In a literature review, we found that some authors excluded the first few minutes after the last intranasal challenge from symptom scoring, perhaps to eliminate the effect of mechanical stimuli [6-9]. Our results demonstrated that the first 5-minute interval had the highest symptom score, which could have been affected by the mechanical stimuli of nasal instillation, whereas this interval showed the lowest correlation coefficients with serum total IgE, OVA-specific IgE, and nasal IL-4 mRNA levels.
Our work has some limitations. First, although we have analyzed various type 2 cytokines, additional type 2-associated mediators such as IL-13, periostin, or eosinophil cationic protein may be helpful to analyze. Second, if we had measured sneezing and rubbing counts for longer than 20 minutes after the last challenge, we might have presented stronger evidence for the association between inflammatory markers and sneezing and rubbing counts. Despite these limitations, our data provide strong evidence that sneezing and rubbing counts are well correlated with type 2 allergic parameters in the mouse model of AR. Furthermore, recording counts over a time interval of 0–20 minutes may be more effective for representing allergic symptoms in mouse models of AR.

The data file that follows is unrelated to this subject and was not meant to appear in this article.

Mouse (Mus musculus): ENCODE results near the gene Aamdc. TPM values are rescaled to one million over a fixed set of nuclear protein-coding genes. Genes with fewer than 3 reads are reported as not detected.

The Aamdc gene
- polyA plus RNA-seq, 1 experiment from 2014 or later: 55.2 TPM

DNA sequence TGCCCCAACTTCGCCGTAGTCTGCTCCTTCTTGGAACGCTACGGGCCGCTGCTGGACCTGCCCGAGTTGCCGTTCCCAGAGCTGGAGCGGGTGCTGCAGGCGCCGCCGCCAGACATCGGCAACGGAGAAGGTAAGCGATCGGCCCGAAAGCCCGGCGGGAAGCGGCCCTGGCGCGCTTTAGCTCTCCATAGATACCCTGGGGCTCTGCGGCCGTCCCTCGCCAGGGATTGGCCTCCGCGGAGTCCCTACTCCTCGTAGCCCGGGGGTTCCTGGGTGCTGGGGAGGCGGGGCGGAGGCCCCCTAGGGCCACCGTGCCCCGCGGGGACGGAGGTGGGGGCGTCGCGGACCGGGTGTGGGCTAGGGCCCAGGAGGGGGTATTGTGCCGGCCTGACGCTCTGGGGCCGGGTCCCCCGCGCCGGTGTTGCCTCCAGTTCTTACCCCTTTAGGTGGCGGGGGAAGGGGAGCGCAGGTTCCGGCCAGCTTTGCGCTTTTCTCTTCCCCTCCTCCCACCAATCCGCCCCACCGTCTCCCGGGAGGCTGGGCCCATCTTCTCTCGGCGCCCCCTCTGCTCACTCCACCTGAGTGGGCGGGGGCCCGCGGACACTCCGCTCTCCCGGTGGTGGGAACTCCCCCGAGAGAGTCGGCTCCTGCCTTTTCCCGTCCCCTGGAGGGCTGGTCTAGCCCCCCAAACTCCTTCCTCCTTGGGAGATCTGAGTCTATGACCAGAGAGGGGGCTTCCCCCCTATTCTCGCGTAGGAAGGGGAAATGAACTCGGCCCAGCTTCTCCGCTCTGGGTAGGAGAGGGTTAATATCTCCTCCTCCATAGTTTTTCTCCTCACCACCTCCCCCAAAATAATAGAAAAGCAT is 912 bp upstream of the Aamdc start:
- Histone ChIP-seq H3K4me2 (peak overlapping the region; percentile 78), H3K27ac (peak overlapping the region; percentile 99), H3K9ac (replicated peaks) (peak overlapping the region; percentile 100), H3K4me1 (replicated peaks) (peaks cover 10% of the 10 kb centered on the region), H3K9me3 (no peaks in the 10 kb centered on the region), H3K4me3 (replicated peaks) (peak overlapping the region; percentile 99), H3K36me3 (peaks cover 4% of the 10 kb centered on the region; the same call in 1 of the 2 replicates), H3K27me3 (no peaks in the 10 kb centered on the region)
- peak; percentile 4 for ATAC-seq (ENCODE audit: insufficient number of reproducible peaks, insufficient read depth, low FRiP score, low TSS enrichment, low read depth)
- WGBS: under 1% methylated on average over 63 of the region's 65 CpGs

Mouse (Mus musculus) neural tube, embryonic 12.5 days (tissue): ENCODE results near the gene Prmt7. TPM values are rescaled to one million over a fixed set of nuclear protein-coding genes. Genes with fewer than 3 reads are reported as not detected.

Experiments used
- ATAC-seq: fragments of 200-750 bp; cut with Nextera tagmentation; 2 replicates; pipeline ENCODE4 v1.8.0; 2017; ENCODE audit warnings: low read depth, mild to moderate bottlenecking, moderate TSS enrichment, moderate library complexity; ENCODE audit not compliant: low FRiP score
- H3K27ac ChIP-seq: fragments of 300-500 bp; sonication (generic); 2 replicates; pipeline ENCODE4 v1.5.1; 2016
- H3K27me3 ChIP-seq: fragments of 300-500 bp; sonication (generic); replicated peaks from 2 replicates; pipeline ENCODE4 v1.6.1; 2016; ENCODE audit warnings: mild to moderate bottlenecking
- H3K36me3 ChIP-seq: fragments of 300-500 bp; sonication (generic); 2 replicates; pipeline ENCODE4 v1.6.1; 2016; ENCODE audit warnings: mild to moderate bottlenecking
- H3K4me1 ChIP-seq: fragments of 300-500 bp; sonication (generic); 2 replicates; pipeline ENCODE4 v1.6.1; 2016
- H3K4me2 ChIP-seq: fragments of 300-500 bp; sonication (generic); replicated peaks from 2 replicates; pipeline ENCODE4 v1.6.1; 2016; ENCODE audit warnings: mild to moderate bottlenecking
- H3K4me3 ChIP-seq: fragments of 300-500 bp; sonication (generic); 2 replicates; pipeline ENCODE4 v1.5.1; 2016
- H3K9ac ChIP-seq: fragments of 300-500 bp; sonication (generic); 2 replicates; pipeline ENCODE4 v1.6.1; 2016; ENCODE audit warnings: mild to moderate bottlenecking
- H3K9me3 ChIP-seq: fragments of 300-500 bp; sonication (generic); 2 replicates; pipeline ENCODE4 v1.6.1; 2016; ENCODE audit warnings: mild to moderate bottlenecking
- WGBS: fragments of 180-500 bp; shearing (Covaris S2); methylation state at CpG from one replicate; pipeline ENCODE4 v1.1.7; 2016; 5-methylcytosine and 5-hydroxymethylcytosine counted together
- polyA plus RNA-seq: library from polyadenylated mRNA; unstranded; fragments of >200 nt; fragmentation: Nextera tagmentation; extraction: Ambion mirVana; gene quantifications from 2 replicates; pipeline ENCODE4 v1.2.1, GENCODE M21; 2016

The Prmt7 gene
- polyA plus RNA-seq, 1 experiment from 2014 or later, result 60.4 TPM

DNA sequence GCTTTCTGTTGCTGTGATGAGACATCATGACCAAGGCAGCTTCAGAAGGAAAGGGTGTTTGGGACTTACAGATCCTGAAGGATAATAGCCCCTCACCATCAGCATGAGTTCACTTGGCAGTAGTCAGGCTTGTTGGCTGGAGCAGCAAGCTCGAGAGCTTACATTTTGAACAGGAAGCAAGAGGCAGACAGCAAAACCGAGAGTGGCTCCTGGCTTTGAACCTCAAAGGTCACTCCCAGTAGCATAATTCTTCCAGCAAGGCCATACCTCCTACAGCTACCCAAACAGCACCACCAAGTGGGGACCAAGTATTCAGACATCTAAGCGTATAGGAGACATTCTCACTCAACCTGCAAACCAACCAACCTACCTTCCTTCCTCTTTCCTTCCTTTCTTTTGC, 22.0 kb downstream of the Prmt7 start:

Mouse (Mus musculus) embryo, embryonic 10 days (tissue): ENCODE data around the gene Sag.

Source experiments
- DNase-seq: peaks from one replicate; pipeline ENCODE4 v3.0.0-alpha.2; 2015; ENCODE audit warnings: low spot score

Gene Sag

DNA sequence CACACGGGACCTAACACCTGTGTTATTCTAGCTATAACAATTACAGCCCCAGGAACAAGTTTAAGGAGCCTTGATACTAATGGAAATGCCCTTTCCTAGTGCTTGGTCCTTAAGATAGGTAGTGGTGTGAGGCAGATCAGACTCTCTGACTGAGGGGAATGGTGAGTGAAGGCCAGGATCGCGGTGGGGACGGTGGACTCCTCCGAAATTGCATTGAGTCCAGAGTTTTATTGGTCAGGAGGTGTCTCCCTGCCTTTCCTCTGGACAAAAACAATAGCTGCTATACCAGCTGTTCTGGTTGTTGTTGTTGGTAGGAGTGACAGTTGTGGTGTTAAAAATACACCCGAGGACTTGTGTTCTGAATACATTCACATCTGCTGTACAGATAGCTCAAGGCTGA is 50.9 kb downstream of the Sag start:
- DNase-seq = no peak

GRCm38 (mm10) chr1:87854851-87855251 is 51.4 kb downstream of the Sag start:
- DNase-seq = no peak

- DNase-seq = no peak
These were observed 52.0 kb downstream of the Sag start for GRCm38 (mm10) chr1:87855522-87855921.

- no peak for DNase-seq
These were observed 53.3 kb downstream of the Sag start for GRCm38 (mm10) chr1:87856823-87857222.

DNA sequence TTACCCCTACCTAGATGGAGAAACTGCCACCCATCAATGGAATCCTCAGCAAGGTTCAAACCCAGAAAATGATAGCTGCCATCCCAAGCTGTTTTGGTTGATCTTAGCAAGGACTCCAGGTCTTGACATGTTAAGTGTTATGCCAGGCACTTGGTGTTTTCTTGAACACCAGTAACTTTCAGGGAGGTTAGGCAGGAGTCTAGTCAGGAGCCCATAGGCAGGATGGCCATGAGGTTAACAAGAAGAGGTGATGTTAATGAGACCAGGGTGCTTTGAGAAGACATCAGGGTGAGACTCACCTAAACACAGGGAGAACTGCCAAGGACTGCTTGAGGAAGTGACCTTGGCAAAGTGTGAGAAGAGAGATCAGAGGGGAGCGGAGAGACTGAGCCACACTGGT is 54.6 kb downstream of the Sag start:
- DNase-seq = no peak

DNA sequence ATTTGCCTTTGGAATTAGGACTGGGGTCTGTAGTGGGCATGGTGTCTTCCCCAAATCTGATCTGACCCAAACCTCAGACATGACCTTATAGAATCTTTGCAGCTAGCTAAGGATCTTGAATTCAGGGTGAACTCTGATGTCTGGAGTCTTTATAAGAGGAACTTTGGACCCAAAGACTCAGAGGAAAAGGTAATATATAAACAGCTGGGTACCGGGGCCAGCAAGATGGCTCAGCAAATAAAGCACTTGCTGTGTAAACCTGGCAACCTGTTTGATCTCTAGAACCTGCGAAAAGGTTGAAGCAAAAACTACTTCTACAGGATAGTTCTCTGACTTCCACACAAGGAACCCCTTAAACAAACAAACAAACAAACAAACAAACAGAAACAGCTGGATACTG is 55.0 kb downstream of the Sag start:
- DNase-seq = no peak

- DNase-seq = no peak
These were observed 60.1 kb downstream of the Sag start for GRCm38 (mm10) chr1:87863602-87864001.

No potential conflict of interest relevant to this article was reported.



Conceptualization: JHM, JSB. Data curation: JHK, EHK. Formal analysis: GR. Funding acquisition: JHM. Methodology: GR, JHM, YJC. Visualization: GR, JHM. Writing–original draft: GR, JSB. Writing–review & editing: JHK, EHK, YJC, JHM.